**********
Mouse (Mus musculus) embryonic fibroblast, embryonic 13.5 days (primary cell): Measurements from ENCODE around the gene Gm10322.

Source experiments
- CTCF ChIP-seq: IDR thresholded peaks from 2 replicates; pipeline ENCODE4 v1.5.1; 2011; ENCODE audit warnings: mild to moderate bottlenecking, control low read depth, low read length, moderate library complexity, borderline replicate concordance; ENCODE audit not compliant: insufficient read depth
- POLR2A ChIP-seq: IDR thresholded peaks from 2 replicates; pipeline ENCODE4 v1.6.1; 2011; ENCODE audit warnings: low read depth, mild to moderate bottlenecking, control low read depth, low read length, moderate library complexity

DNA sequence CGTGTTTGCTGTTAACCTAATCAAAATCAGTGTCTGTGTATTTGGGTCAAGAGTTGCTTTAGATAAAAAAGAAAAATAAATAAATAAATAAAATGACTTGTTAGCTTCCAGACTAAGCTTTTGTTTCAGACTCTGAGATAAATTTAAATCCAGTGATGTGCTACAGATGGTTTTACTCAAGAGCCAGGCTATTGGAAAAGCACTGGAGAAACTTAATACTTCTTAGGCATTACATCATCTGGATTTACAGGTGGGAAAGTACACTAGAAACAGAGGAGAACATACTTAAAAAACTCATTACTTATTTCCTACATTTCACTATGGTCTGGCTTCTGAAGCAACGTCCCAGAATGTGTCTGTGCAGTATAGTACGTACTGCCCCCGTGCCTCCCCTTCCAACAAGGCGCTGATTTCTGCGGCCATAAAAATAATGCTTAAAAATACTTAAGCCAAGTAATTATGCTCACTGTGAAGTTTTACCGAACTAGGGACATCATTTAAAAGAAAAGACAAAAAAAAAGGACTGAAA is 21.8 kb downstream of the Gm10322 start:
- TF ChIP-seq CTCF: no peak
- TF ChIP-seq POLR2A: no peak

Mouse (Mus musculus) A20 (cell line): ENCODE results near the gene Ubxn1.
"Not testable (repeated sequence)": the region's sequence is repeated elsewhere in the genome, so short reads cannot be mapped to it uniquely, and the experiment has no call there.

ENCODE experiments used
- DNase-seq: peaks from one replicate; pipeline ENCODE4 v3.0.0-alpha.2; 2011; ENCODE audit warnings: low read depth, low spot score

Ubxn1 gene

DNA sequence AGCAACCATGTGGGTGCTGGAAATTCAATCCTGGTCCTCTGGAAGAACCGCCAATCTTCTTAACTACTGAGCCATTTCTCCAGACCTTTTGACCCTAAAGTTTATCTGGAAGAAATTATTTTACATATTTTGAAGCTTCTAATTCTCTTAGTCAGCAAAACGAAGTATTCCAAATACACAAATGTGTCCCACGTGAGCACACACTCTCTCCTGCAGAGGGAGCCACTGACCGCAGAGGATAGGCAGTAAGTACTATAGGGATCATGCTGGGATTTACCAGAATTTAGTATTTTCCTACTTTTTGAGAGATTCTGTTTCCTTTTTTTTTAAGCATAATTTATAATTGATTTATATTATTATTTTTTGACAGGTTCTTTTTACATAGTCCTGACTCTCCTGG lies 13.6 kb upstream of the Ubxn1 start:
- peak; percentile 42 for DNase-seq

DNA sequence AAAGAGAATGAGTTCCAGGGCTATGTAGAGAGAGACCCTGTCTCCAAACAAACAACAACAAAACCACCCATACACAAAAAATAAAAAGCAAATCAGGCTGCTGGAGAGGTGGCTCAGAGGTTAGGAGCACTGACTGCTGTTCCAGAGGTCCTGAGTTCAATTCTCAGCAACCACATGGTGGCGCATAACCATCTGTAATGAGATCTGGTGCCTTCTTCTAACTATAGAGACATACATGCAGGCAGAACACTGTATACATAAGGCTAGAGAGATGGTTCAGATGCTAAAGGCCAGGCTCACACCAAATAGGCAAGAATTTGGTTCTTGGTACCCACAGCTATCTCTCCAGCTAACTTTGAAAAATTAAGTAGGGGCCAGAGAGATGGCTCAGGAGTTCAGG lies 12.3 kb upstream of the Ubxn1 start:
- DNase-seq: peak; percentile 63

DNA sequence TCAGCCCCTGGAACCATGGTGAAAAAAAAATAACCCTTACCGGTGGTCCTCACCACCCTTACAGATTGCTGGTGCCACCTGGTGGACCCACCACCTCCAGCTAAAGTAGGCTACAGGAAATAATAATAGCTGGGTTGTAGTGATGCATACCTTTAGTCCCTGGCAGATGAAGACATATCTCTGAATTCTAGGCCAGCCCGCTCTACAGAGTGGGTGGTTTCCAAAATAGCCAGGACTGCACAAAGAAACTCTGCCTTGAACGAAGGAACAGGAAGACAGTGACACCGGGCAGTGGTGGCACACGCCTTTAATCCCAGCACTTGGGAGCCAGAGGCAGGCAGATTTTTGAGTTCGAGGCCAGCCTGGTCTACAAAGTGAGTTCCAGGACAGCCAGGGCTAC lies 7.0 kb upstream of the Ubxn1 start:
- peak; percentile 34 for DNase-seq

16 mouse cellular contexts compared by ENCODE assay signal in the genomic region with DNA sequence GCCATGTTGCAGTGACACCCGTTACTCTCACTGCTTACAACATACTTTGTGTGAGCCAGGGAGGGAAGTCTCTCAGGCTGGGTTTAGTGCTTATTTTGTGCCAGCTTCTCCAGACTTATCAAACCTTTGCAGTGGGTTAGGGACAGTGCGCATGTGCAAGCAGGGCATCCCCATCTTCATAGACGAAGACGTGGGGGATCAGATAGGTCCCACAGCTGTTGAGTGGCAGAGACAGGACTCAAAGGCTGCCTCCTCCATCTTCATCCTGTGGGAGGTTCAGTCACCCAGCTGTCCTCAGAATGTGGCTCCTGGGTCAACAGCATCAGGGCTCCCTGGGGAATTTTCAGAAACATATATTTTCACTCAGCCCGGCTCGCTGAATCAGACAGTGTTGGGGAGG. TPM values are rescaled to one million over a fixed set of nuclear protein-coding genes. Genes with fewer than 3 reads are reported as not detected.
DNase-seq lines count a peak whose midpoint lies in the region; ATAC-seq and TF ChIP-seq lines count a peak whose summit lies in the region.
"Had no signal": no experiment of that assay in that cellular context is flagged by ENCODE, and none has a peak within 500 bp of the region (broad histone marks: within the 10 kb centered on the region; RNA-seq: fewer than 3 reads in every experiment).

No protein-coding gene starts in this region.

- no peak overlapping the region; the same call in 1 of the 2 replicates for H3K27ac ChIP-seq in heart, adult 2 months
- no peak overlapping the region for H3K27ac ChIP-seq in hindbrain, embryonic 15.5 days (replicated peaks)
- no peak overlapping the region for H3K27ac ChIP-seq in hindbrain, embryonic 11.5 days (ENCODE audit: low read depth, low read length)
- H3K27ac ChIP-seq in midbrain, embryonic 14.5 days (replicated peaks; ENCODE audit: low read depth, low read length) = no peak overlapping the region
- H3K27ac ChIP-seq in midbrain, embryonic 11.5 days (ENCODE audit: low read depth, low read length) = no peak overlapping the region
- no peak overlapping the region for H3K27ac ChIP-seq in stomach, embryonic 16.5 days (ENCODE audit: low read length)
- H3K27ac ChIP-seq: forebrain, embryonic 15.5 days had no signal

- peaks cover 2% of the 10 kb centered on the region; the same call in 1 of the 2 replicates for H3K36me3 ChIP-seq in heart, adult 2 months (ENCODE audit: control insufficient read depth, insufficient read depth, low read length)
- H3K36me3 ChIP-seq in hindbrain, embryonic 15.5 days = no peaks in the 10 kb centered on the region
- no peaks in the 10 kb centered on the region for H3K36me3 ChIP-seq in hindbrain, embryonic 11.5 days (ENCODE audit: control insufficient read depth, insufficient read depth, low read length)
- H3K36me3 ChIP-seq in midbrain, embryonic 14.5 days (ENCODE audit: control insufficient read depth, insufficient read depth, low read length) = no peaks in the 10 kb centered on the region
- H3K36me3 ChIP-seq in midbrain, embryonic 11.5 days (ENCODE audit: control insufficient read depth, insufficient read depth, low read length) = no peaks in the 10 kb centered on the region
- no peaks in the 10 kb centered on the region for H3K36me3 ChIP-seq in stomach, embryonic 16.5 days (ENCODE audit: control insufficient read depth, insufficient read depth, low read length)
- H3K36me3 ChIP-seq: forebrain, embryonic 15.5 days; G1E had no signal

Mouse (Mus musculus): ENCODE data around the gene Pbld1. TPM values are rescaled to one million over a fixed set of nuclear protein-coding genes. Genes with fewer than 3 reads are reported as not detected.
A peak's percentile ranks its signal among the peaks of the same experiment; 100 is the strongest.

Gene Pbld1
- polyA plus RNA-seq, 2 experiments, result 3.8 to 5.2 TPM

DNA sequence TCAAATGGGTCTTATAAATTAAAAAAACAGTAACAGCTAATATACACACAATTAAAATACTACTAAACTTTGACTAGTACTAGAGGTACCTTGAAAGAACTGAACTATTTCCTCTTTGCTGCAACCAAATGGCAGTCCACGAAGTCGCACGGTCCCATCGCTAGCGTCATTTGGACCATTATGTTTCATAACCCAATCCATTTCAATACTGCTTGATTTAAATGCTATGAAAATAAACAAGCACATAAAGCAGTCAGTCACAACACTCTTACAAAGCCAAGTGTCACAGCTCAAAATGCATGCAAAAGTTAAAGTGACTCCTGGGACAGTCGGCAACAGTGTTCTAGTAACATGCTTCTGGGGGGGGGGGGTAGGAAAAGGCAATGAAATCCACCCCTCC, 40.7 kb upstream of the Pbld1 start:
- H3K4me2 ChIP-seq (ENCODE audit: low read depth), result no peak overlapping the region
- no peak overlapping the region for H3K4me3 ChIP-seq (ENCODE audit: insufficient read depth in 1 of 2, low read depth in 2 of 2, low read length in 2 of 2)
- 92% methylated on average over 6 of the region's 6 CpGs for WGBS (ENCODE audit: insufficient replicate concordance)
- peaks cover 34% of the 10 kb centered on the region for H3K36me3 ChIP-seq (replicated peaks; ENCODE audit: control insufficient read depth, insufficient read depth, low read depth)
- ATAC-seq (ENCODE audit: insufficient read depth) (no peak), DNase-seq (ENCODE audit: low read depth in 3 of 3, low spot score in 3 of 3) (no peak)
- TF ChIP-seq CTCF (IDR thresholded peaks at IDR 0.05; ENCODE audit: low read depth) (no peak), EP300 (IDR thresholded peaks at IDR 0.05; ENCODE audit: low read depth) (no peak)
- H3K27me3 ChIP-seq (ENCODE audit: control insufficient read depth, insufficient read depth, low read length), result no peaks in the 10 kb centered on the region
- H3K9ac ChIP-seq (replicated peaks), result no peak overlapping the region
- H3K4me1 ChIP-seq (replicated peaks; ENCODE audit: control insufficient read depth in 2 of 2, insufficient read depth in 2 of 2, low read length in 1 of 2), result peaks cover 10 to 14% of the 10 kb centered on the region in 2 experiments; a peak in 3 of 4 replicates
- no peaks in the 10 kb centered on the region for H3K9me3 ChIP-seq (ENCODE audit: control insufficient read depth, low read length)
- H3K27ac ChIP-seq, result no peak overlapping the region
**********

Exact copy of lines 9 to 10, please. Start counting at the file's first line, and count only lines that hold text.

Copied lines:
"Not testable (repeated sequence)": the region's sequence is repeated elsewhere in the genome, so short reads cannot be mapped to it uniquely, and the experiment has no call there.

ENCODE experiments used